Haʞhai (Origo Mundi)
- This article is part of the Origo Mundi universe.
- Please note, this project is still in its infancy. As such, this article will temporarily function as a kind of dump space for ideas related to the Haʞhai, which, despite being (hopefully) well written, may lack some of the cohesiveness expected of a fully finished article.
|Supreme Ksatminate of the Haʞhai|
Map of Azoz, including constituent city-states
|Supreme Khrsä||Tthax Ӈatanmu II|
|Djorgrhzan of the East||Leʈan Ptthaʞuћithamiru̧|
|Historical era||Ancient / Classical|
|•||Binding of MiniϦipttha||598tʞ|
|•||Nelrim's ministry||4 BR - 9 AR|
|•||Fall of Perea||c. 130 AR|
|•||Chatna Empire||220 AR|
|•||Conquest by Ioxemander||302 AR|
|•||800 est.||c. 12,000,000|
The Haʞhai or, commonly, Haʞhai, sometimes spelled Hakkhai, and officially the Supreme Ksatminate of the Haʞhai (Classical Haʞhai: Khrsa’hlatär he'Aʞai, IPA: kʀ̥͡sɑɬɑtɑ:r hɜʔɑk'hɑi), is a sovereign state in TBD.
- Main Article: History of Haʞhai.
A Note on Chronology:
- Main Article: Haʞhai Calendar.
- Please note, this explanatory section may be considered out of character.
The Haʞhai year consists of 365 days divided into twelve months of twenty-eight days, two special months of fourteen days each, and one 'Firsttide' at the start of each year. The years and months are further divided into weeks of seven days, the names of which, from the start to the end of the week, being as follows: Aʈagar ('Tagar's Day'), Aʈirhza̧ ('Kmirhza̧'s Day'), Aʈepttha ('Pttha's Day'), Ha̧ʈ ('Middle Day'), Aʈighrza (Nighrza's Day), Aʈuta ('Zu̧ta's Day'), and finally Aʈaʞan ('Aʞan's Day'). The periods of the Haʞhai calendar are shown below, along with their corresponding Gregorian calendar dates.
|1 day||June 22|
|1||28 days||June 23 - July 20|
|2||28 days||July 21 - August 18|
|3||28 days||August 19 - September 6|
|14 days||September 7 - September 28|
|4||28 days||September 29 - October 26|
|5||28 days||October 27 - November 24|
|6||28 days||November 25 - December 23|
|7||28 days||December 24 - January 20|
|8||28 days||January 21 - February 17|
|9||28 days||February 18 - March 13|
|14 days||March 14 - March 27|
|10||28 days||March 28 - April 26|
|11||28 days||April 27 - May 24|
|12||28 days||May 25 - June 21|
The Haʞhai calendar is also divided into several epochs, or ʞanak. The first of these is called the tsoʞaʞanak, or 'epoch of spirits', and begins with the emergence of writing in 967 BCE. Years in this period are affixed with 'tʞ', as in 1070tʞ, the equivalent of 103 CE. The tsoʞaʞanak ended in 1423tʞ (456 CE) with the Ascendance of the Sun, and began the dzaghrzaʞanak, or 'epoch of the people'. Years in this period are affixed with 'dʞ', as in 1412dʞ, the equivalent of 1668 CE.The final epoch, called the mäshkraʞanak, or 'epoch of heavenly light', began in TBD with the end of TBD. Years in this period are affixed with 'mʞ', as in 208mʞ, the equivalent of TBD.
Thus, Tuesday the 22nd of August, 1100 CE, would be rendered officially as Aʈirhza̧, the 4th day of TBD, in the year 644 of the dzaghrzaʞanak. Abbreviated, this would be written Aʈirhza̧, 4/3/644dʞ.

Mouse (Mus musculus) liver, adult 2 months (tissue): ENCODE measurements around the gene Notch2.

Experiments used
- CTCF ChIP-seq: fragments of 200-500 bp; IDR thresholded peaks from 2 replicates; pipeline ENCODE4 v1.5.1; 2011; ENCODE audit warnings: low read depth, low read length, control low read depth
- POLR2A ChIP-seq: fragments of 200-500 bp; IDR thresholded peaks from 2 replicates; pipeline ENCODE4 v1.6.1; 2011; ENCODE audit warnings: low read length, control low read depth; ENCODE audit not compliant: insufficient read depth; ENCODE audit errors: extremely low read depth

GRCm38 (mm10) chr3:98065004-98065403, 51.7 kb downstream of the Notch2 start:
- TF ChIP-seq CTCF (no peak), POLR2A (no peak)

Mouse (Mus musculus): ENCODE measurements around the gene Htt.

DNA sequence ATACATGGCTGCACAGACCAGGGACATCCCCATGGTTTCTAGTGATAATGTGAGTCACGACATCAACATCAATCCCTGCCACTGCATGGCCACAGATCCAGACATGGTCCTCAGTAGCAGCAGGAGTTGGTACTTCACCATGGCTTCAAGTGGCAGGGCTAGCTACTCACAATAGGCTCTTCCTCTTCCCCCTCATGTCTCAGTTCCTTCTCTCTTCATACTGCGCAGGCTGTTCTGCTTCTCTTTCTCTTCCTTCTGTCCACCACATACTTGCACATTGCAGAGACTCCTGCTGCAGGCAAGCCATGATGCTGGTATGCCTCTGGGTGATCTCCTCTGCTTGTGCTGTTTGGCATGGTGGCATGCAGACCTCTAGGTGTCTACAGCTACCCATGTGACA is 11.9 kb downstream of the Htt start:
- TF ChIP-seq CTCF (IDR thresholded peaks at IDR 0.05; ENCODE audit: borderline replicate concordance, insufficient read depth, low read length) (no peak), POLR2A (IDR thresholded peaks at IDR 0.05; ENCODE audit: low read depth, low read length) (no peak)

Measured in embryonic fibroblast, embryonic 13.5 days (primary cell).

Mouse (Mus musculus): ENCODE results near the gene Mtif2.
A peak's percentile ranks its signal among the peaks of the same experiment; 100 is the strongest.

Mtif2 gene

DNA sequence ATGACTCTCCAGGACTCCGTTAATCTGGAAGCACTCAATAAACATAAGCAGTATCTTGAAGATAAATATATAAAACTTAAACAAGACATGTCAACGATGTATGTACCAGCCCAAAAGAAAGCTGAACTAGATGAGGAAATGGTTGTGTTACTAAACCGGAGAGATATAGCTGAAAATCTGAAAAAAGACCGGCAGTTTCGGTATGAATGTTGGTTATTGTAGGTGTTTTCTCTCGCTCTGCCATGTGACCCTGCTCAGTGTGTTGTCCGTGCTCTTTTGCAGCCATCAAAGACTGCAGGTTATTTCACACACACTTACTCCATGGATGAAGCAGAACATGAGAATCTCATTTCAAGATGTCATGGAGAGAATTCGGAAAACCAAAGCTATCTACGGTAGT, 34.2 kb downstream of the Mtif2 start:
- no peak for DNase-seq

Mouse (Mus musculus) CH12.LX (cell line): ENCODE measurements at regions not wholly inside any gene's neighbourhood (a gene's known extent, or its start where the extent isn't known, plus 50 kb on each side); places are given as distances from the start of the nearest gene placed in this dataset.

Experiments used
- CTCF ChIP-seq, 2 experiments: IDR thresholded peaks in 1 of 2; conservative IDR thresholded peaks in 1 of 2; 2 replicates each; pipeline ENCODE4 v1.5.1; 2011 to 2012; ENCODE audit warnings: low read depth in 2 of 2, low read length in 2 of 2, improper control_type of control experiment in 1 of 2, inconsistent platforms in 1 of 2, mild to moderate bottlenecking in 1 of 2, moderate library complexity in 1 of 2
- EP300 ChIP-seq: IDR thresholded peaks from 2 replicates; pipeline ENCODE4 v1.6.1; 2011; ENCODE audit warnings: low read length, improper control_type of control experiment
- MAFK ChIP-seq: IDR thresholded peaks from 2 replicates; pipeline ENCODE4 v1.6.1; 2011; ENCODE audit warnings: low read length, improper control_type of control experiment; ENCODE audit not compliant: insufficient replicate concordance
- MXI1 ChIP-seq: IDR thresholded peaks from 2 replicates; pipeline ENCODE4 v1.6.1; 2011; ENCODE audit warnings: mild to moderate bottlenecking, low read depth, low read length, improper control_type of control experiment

- Main Article: Prehistory of Haʞhai.
Little is known of the prehistory of the Haʞhai prior to the arrival of the Proto-Hakhitic people to the fertile Krhzarzan region of the upper Great Snake river some 40 thousand years ago, however, evidence of earlier human settlement has been found in the form of the enigmatic Tuurdus structures scattered throughout northern and western Haʞhai. These various paleolithic structures, constructed of a variety of black marble found in the Katarpie Mountains and dated to be between 45 and 50 thousand years old, have an unknown purpose, with little other archaeological evidence remaining as to the identity of their builders. Genetic research of modern Hakhitic and the closely related Dsar people seems to suggest the existence of a hypothetical Tuur people who inhabited modern Haʞhai for several thousand years before the arrival of the Hakkhitic people emigrating [south?] from TBD. The exact nature of the Tuur people and what happened that led to their disappearance, however, remains a significant mystery in the prehistoric history of the Haʞhai. Nevertheless, modern archaeology seems to suggest that the ancestors of the modern Haʞhai arrived in the Krhzarzan plains around 43,000 BCE, where evidence of pottery remains and burial mounds suggest they lived a semi-nomadic lifestyle centered around the ecological cycles of the Krhzarzan lake. These remains, many of which have been found surrounding Tuurdus structures, suggest a complex animistic religion in which these earlier monuments played an important religious role.
Around 10,000 BCE concrete settlements of the Haʞhai had been established with limited domestication of animals and agriculture. By around 9,000 BCE complex societies had emerged around the urban centers of Lekj Asztrav and Vbarskoj, their development and prosperity largely dependent on the volatile climate and agriculture of the Krhzarzan. These urban settlements slowly developed over the subsequent centuries, with time gradually distinguishing the ancestors of the modern Haʞhai from other Proto-Hakkhitic people, such as the still largely nomadic Dsar to the north-east, the Makhaʞhai to the south centered around the city of Xatztokai, and the Kapakrzi of the Katarpie Mountains.
lekj = water city
Krhzar = great rzan = water Rzu̦ta = snake Dus = house Tuur = god, divine being, spirit
- Main Article: Geography of Haʞhai.
Tagar - Flying Possum God Kmirhza̧ - Hippopotamus God Pttha - Falcon God Nighrza - Fox God Aʞan - Tiger God Zu̧ta - Snake God
ӇϦ = dental click Ʈʈ = alveolar click Ӈћ/ћ = palatal click ʞ = ejective [k]